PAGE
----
Dennis Burger

Dennis Burger is an avid Star Wars scholar, Tolkien fanatic, and Corvette enthusiast
who somehow also manages to find time for technological passions including high-
end audio, home automation, and video gaming. He lives in the armpit of 
Alabama with
his wife Bethany and their four-legged child Bruno, a 75-pound 
American Staffordshire
Terrier who thinks he’s a Pomeranian.

Reviews: Oscar-Nominated Films

Cineluxe has looked at most of the movies nominated for the major Oscar categories, so
we thought we’d make it easier to get up to speed on this year’s contenders by gathering
all the 
reviews in one place. You can click on the movie titles below to go to the original
post. We’ll be covering additional Oscar-nominated films as they become available for
digital release.

Joker

Picture, Director, Actor, Adapted Screenplay
Cinematography, Original Score, Film Editing
Sound Editing, Sound Mixing, Costume Design
Makeup and Hairstyling

Once Upon a Time in Hollywood

Picture, Director, Actor, Supporting Actor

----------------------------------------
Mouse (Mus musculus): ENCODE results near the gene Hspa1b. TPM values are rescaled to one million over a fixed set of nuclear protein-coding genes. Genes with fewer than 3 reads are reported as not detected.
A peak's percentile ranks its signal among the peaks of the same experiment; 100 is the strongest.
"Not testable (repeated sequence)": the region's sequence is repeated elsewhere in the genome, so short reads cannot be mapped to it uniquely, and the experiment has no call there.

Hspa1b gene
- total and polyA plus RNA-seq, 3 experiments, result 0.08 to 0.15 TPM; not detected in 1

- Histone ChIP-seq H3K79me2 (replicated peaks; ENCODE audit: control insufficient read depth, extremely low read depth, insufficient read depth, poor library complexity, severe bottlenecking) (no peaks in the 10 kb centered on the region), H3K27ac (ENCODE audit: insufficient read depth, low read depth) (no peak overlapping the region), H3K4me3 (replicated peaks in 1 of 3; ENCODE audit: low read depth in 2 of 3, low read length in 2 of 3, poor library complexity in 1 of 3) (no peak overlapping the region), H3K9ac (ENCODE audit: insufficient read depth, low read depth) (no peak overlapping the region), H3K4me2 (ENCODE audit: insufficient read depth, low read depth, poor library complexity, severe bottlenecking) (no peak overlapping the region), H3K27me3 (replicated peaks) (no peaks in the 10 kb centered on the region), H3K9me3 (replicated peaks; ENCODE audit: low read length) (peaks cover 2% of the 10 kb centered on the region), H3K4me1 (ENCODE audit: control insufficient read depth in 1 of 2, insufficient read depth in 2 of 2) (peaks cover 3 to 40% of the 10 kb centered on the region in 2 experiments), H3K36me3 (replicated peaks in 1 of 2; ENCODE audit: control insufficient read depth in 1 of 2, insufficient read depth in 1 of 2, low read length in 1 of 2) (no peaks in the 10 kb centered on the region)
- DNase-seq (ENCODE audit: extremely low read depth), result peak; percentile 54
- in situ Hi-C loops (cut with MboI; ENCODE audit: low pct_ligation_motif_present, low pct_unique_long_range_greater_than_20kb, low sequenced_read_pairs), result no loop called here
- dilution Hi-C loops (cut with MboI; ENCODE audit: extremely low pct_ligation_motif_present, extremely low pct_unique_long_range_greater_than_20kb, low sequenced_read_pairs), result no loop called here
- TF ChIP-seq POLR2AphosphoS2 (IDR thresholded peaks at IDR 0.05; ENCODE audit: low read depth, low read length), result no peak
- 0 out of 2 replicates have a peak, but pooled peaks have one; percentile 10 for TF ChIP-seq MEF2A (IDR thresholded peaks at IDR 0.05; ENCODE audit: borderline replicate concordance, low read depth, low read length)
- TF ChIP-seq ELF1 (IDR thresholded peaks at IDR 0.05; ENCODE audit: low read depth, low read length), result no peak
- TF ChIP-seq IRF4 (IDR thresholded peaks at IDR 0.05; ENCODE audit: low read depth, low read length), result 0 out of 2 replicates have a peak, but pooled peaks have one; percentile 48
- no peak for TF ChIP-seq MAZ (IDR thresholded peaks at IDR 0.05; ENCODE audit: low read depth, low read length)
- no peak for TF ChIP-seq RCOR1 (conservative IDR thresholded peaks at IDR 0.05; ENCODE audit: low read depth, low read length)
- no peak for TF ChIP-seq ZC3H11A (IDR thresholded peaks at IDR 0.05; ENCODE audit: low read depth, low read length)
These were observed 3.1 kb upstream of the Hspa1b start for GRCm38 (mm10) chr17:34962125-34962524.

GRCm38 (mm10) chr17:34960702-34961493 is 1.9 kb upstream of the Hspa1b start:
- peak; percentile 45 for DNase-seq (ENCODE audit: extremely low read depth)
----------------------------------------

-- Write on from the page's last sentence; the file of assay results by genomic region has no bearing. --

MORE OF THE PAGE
Original Screenplay, Cinematography, Sound Editing
Sound Mixing, Costume Design, Production Design

Jojo Rabbit

Picture, Supporting Actress, Adapted Screenplay
Film Editing, Production Design, Costume Design

Ford v Ferrari

Picture, Film Editing, Sound Editing, Sound Mixing

The Two Popes

Actor, Supporting Actor, Adapted Screenplay

Knives Out

Original Screenplay

Klaus

Animated Feature Film

Missing Link

Animated Feature Film

Avengers: Endgame

Visual Effects

Ad Astra

Sound Mixing

Honeyland

International Feature Film, Documentary Feature

The Irishman

Picture, Director, Supporting Actor
Adapted Screenplay, Cinematography
Film Editing, Costume Design, Production Design
Visual Effects

Parasite

Picture, International Feature Film, Director
Original Screenplay, Film Editing, Production Design

Marriage Story

Picture, Actor, Actress, Supporting Actress
Original Screenplay, Original Score

Judy

Actress, Makeup and Hairstyling

A Beautiful Day in the Neighborhood

Supporting Actor

Toy Story 4

Animated Feature Film, Original Song

I Lost My Body

Animated Feature Film

How to Train Your Dragon 3

Animated Feature Film

The Lion King (2019)

Visual Effects

The Edge of Democracy

Documentary Feature

American Factory

Documentary Feature